How to overcome energy poverty in Ukraine: 7 key propositions by experts (video)
On 7 Feb, the next day after the Government of Ukraine approved monetization of utility subsidies, the Civic Synergy project, the Ukrainian Side of the EU-Ukraine Civil Society Platform, the project ‘Enhancing impact of civil society in monitoring and policy dialogue on energy and related sectors’ reforms in line with the Association Agreement implementation’, and the Trade Unions’ Federation of Ukraine held a round table for stakeholder. The event was organised for the participants to present their vision of how Ukraine could continue its transition to market-type relations in the energy sector while taking into account the situation of people for whom market prices of utilities were unaffordable. Summarised below are key propositions voiced during the discussion followed by a video:
- Monetization of subsidies is a positive step that will motivate people to economise
The possibility to use the saved money at their discretion will change the consumption behaviour of subsidy recipients and encourage them to take energy efficiency measures and prudently use resources.
- Subsidies are better than low prices for all since taxpayers’ money will support only those who really need the assistance
Low prices might seem to be a protection mechanism but they equally ‘protect’ both the haves and the have-nots. The mechanism of subsidies is simple in administration and understandable to people.
- Vulnerable consumers should be clearly identified, and a reliable verification mechanism set up
Any measures aimed at overcoming energy poverty take public money that could have been spent on other things. The more effectively this money is used, given to people who really need assistance, the more efficiently the whole system works.
- There should be more incentives for energy efficiency
As a consequence of losses in networks, lack of metering and obsolete housing stock, natural gas consumption in Ukraine is sometimes twice that in the EU, and heat consumption, 60% higher than the EU average. At the same time, Ukraine channels UAH 70 billion directly to recipients of utility subsidies, whereas it spends only a bit more than UAH 1 billion on energy efficiency measures that would allow saving in next years. Energy efficiency is a sustainable solution that will result in energy poverty reduction in the long run.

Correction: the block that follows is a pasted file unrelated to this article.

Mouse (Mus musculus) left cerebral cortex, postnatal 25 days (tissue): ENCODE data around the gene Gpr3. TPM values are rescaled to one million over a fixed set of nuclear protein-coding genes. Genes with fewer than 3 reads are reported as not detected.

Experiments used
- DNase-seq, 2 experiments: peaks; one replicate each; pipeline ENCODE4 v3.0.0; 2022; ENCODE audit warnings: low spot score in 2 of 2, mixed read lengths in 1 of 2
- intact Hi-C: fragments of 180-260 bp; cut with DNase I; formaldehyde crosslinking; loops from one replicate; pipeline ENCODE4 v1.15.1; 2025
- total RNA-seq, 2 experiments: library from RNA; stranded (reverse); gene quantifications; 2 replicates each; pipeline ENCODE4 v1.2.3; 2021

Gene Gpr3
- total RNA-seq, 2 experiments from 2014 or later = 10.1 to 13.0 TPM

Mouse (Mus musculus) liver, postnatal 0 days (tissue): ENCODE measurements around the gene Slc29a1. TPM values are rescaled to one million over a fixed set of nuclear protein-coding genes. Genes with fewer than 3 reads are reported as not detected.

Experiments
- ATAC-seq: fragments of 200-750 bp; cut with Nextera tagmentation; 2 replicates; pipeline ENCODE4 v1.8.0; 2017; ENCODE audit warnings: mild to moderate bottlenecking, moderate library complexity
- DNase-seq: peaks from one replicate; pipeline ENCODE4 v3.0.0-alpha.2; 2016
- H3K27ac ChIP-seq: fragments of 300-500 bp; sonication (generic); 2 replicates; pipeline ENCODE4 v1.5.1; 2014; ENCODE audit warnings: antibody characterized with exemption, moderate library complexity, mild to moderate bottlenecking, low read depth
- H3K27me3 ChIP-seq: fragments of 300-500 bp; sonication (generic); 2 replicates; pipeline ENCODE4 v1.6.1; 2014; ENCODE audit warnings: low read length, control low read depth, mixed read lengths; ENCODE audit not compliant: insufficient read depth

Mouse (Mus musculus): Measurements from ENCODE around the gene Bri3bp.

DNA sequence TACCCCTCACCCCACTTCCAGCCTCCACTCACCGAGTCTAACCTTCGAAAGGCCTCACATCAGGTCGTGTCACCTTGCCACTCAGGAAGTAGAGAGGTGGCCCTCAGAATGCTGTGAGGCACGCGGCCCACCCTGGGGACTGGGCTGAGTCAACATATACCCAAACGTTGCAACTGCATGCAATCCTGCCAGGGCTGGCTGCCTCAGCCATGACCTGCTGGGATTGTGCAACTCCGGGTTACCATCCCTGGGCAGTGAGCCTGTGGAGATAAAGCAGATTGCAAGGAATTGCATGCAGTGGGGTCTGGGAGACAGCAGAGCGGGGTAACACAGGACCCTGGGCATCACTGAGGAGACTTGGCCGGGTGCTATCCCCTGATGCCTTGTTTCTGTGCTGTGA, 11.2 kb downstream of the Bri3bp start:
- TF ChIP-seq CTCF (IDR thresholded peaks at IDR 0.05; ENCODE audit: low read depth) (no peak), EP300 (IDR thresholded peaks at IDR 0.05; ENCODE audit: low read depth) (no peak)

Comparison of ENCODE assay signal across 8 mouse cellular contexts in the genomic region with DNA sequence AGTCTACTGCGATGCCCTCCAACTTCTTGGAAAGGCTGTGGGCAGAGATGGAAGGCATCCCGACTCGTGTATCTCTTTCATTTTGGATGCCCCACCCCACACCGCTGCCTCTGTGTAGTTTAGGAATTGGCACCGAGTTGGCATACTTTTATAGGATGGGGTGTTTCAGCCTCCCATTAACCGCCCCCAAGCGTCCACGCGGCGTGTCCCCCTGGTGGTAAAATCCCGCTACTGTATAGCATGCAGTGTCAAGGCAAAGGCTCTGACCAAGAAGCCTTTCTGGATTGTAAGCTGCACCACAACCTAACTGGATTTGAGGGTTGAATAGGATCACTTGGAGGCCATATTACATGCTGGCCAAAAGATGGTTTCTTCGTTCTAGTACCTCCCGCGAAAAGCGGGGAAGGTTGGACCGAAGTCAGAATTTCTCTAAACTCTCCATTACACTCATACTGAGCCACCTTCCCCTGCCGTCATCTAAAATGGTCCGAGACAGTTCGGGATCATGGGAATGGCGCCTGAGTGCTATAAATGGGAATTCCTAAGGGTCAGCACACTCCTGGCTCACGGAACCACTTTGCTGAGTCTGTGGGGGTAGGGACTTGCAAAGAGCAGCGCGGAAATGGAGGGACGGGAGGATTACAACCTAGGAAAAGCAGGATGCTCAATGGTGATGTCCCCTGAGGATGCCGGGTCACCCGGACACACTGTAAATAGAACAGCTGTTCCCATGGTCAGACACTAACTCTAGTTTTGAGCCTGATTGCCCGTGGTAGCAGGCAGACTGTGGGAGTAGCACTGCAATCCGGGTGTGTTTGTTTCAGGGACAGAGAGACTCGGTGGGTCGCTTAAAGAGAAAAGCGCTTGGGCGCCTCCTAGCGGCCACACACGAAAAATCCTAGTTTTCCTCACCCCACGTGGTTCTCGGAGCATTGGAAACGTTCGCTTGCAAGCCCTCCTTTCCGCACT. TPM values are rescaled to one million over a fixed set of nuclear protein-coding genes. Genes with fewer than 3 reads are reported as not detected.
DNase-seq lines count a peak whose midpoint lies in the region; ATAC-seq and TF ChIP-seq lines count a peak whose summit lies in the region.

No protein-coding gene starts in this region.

- The consumer should pay only for actually consumed utilities. So far, it is not possible for all
About 3.5 million Ukrainian consumers of natural gas in apartment houses do not have gas meters, which must be installed by their service provider in accordance with the law. The latter do not comply because it is easier to write off losses when the consumption is not metered.
- Racking tariffs are not an exclusively Ukrainian problem
Presently, about 57 million people in the EU cannot afford to heat their homes during the wintertime up to a comfortable temperature; 52 million fail to pay in time for energy services; and 87 million reside in inadequate housing. The elderly and families with only one breadwinner are the most vulnerable categories.
- Sharing information and experience among stakeholders is useful
On an initiative of the European Commission, an EU Energy Poverty Observatory was established as a platform for all stakeholders to share information and best practices. It would be worthwhile for Ukraine to use this data and tell people about successful cases in energy efficiency. A communication campaign could also have a great role, just showing people examples of houses where residents took right energy efficiency measures and now pay half of what they paid earlier.
Source: Ukraine Crisis Media Center.